Africa and Threats of Terrorism

Police workers remove the remains of a car bomb used to destroy the US embassy in Nairobi

Police workers remove the remains of a car bomb used to destroy the US embassy in Nairobi on August 7, 1998. (Photo: Alexander Joe/AFP-Getty Images)

The devastating twin attacks on the American embassies in Nairobi, Kenya and Dar es Salaam, Tanzania on August 7, 1998 were some of the first indicators that the threat of terrorism would be a driving force in the global political landscape of the 21st century.

Still, it is safe to conclude that few Americans believed this threat of terrorism could affect them directly until the September 11, 2001 attack on the World Trade Center in New York. Since the beginning of the war on terror, some African states have been targeted as possible safe havens for terrorist groups, but resources to combat these elements are often diverted to more high-profile missions in Afghanistan and Iraq. It is a fact that to ignore Africa in the war against terrorism is a mistake. Recent reports made public by the Central Intelligence Agency confirm that suspected terrorists operate predominantly in so-called "failed states."

The country that tops this list is Somalia, which has been without a central government for more than a decade since the death of dictator Siad Barre. Somalia has fallen into the hands of tribal leaders whose allegiances are often bought and sold. The areas in which suspected groups operate—and indeed most parts of Africa — are today in a woeful economic state.

America's war on terrorism cannot be fought alone, and it has frequently sought the assistance of African leaders to help police porous borders. The recent deployment of American marines along the Gulf of Guinea is an example of action taken in the name of American interests around the continent. In the current war in Iraq, statistics have shown that about twenty five per cent of foreign fighters detained are from Africa, especially from the East and Horn of Africa.

In The Guardian on August 5, 2004, a front-page report linked an e-mail address, which was allegedly used by the Al-Qaeda group to Nigeria. In the report, which has not been denied, Muhammad Naeem Noor Khan, who was recently arrested in Pakistan, allegedly linked a particular e-mail address used by the group to Nigeria. As is customary with such shadowy groups, such addresses are used once or not frequently to prevent detection.

Reports have often claimed that terrorist operatives have been moving around the northern part of Nigeria. The Guardian report quoted a CNN and Fox News report which in turn quoted an American official as saying "United States forces said Khan told interrogators that Al-Qaeda uses websites and e-mail addresses in Turkey, Nigeria and tribal areas of Pakistan to pass messages among themselves."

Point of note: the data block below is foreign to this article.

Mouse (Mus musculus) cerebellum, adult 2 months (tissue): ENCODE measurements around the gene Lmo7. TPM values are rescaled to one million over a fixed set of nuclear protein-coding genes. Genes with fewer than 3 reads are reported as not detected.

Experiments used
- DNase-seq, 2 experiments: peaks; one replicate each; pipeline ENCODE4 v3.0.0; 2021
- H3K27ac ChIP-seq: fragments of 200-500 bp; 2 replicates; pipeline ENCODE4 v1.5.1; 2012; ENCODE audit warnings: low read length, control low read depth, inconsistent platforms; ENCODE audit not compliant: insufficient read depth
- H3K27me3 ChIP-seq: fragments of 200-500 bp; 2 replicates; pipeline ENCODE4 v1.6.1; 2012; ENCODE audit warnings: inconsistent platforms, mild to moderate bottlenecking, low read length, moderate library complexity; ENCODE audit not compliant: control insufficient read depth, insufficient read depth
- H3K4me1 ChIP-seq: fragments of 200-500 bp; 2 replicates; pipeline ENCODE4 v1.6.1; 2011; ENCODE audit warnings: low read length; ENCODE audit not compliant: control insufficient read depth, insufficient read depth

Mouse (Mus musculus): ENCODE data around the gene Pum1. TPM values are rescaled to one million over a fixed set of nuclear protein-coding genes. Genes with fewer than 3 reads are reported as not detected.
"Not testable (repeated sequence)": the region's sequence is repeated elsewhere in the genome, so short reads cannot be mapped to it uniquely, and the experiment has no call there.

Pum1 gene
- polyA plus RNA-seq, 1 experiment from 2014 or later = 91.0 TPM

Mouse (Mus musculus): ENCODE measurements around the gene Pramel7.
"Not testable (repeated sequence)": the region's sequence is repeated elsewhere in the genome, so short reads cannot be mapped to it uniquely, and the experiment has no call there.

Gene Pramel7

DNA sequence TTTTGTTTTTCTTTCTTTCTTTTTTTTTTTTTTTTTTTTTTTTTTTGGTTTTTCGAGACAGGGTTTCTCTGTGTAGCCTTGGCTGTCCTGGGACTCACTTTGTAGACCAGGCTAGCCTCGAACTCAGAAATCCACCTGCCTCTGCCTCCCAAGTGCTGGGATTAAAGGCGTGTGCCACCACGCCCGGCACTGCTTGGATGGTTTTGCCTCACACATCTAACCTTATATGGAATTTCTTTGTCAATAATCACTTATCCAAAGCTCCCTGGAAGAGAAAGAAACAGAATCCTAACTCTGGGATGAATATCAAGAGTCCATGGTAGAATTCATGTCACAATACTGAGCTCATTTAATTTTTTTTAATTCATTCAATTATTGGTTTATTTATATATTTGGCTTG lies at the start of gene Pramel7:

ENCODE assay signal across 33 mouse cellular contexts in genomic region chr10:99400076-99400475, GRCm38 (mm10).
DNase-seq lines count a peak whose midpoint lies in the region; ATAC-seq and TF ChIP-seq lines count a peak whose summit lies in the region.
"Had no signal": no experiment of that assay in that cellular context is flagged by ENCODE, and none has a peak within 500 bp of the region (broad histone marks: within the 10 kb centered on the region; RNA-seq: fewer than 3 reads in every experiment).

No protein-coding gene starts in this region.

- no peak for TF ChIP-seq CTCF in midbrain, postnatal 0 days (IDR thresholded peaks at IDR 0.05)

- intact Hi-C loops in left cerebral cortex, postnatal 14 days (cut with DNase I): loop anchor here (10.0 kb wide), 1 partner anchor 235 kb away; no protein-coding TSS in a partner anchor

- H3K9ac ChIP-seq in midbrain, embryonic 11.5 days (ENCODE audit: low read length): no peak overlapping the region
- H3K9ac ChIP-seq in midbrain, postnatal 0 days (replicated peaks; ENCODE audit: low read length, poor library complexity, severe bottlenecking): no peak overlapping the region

This is not the first time that Nigeria has been mentioned in reports that Al-Qaeda suspects have passed through the borders of the country. The Daily Independent reported in 2002 that an Al-Qaeda operative had lodged in a hotel in Kano.

A crackdown on terrorism in Pakistan resulted in the arrest of several Africans, including a 30-year-old Sudanese student Ahmed Maglad. When he was arrested, he said he met Mounir el Motassadeq (a Moroccan), while living in Hamburg, Germany in 1977. He said the Moroccan introduced him to Mohammed Atta, the lead hijacker on September 11. An Egyptian, Sheikh Esa — alias Motassadeq — was recently arrested in Pakistan in connection with plans to foment attacks.

A recent United Nations court has also linked the former Liberian President Charles Taylor with Al-Qaeda blood diamonds. The confidential report from the UN-backed war crimes tribunal in Sierra Leone, which is seeking the extradition of Taylor from Nigeria, indicted him for allegedly selling conflict diamonds to the terrorists group's operatives. The document, by prosecutor David Crane, stated, "it is clear that Al-Qaeda has been in West Africa since September 1988 and maintained a continuous presence in the area though 2002." Global Witness also accused Taylor of facilitating the process, which allowed the Al-Qaeda to get into Sierra Leone to mine diamonds there in exchange for arms.

How did all these and other terrorist activities throughout the 1990s escape the attention of the world — especially the United States, which is often the target? This, according to the Washington Post, is due to the fact that "the United States has not perceived itself to have a strategic interest in sub-Sahara Africa on the terrorism front until very recently. The development in Liberia is not a secret to anyone who has been to West Africa or who lives in the region. The whole scenario is part of the neglect by the outside world."

It is now clear that the war on terrorism must not neglect Africa if it is to succeed because most of the governments on the continent have failed their citizens, and most citizens who are pauperized by the failings of their governments may seek out other means of survival.

In this year of election in America, Africa and its security must be of concern to all.